As St. Bernards Healthcare finishes its $102 million medical tower on its Jonesboro campus, the health care system continues to grow in northeast Arkansas.
In February, St. Bernards began operating the 40-bed Five Rivers Medical Center in Pocahontas, which is now called St. Bernards Five Rivers. The city of Pocahontas remains the owner of the hospital.
“We’re excited about the relationship that we have with them,” said Darren Caldwell, senior vice president of regional services at St. Bernards Healthcare. “It’s a community that’s been very supportive of St. Bernards over many years.”
The two entities began talking about operating the hospital in October. They had hoped to have a lease agreement in place by the end of 2018, but the government shutdown caused a delay, Caldwell said.
One of the reasons Five Rivers, like other small rural hospitals, struggled financially was that it couldn’t leverage its size to get lower costs from suppliers for buying in bulk, Caldwell said.
“The leadership of the organization was very diligent in the work that they did, but sometimes you’re in a scenario that maintaining a hospital in a small community is nearly impossible,” he said.
Five Rivers had a loss of $342,000 on net patient revenue of $16.9 million in 2017, according to the most recent figures available to Arkansas Business. In 2016, the hospital reported a net income of $742,000 on net patient revenue of $14.9 million.
Caldwell said he wasn’t sure if Five Rivers would be in the black at the end of the year. But the hospital’s financial health is improving and it eventually will have a profit, he said.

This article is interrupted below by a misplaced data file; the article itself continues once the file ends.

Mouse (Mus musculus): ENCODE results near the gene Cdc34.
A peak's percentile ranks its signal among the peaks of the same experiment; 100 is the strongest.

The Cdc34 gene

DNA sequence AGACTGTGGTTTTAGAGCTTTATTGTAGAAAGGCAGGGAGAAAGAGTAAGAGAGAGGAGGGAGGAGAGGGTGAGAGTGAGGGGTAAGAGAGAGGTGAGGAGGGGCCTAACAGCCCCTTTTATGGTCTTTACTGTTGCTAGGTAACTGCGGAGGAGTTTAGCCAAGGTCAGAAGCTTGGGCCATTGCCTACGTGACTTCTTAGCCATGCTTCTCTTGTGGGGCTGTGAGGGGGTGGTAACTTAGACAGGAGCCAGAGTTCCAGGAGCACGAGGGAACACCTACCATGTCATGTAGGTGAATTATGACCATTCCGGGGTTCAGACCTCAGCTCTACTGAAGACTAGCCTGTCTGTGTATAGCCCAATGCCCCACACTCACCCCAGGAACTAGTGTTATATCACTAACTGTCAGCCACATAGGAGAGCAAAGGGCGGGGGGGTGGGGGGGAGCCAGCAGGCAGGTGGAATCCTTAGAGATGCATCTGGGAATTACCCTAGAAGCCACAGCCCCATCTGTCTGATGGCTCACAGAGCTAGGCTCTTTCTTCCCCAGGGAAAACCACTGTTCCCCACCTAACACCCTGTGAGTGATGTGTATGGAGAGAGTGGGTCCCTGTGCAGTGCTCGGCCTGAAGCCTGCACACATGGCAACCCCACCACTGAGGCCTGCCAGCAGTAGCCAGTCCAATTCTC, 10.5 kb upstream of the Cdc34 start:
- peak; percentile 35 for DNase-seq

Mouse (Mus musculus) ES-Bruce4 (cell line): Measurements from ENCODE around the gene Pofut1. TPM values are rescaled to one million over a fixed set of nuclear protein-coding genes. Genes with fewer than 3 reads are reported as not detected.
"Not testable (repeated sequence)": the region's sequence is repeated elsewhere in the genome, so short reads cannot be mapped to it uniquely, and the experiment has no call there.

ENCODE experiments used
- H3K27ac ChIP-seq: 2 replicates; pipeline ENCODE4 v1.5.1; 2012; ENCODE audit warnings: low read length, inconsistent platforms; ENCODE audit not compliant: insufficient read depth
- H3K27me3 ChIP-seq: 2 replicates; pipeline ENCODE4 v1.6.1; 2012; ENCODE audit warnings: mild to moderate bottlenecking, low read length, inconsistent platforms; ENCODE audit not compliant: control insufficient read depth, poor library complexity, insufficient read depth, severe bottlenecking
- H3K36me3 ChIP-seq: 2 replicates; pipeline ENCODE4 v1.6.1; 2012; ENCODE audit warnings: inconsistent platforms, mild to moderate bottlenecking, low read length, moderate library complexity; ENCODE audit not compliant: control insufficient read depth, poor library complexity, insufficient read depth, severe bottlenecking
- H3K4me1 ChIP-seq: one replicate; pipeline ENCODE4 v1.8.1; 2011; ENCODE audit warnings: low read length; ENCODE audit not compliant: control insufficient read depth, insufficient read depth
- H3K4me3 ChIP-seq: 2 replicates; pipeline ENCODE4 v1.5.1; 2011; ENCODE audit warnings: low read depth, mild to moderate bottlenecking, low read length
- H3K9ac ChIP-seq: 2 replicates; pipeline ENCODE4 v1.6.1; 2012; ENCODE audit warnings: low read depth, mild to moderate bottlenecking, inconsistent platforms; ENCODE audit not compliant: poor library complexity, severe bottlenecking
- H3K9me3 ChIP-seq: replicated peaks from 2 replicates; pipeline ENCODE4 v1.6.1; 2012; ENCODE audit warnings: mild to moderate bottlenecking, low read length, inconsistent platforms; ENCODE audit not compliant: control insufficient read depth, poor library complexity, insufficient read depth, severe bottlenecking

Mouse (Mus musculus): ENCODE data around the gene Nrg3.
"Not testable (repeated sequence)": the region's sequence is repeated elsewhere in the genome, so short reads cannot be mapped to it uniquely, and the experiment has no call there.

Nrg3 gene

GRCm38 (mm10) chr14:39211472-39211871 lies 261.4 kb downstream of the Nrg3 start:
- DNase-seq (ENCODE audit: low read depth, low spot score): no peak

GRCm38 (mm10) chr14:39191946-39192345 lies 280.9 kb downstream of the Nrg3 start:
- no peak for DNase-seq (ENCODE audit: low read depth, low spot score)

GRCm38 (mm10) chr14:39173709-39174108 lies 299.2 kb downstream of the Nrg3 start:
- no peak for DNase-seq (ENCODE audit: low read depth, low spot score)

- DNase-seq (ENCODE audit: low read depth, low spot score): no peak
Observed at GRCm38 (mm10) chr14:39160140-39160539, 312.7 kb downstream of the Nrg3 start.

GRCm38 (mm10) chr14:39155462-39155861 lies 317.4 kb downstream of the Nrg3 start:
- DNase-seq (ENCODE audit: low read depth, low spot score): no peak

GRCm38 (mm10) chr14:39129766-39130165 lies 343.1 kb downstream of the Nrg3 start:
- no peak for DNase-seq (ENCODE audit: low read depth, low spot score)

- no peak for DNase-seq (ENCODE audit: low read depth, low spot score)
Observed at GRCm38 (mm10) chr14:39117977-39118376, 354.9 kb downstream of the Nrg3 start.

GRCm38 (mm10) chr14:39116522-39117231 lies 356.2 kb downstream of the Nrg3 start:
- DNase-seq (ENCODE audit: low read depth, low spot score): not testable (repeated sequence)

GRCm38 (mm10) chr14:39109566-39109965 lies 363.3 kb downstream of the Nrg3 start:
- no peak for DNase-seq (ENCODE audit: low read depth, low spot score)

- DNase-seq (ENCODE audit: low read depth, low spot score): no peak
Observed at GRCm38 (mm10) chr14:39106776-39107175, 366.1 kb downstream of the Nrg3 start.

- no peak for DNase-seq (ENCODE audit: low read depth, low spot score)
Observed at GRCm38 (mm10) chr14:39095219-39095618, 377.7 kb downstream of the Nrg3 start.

St. Bernards plans to add diagnostic services and surgeries to Five Rivers.
To reduce expenses, St. Bernards will consider attrition to reduce redundancies in its operations. And Five Rivers is expected to save money buying supplies through St. Bernards’ pharmacy and supply contracts, Caldwell said.
St. Bernards has a lease or management agreement with other hospitals in the area, including CrossRidge Community Hospital at Wynne and the Mississippi County Hospital System.
“We recognize that these communities need quality care, and in many instances that means having a quality hospital,” Caldwell said.
Operating other hospitals also meets St. Bernards’ mission, which is to “provide Christ-like healing to the community through education, treatment and health services,” according to its website.
Meanwhile, St. Bernards is preparing for the ribbon-cutting of its $102 million medical tower on the campus of St. Bernards Medical Center.
The ceremony for the surgical and intensive care tower will be on Dec. 10, and patients will move into the 245,000-SF building on Dec. 13, said Kevin Hodges, St. Bernards’ senior vice president of administrative services.
The tower, which is 88 feet tall, will feature 46 intensive care units, he said. In addition, the preoperative and post-anesthesia care units are adjacent to the 14 surgical rooms.
“That’s convenient for our patients and families and visitors who come to the facility,” as well as for the doctors and the medical support staff, Hodges said.
The five-level facility will have shell space on the fourth floor for future growth, Hodges said.
The tower was the centerpiece of a four-phase project that began in late 2015. Site work on the tower started in 2017.
Hodges said St. Bernards used a bond issue to help fund the project.
In January, St. Bernards plans to start construction on the last phase, which calls for the remodeling of the cafeteria and nutritional services areas and upgrading the visitor area.
The contractor for the tower was Nabholz Construction Corp. of Conway, and the architect was HKS Inc. of Dallas.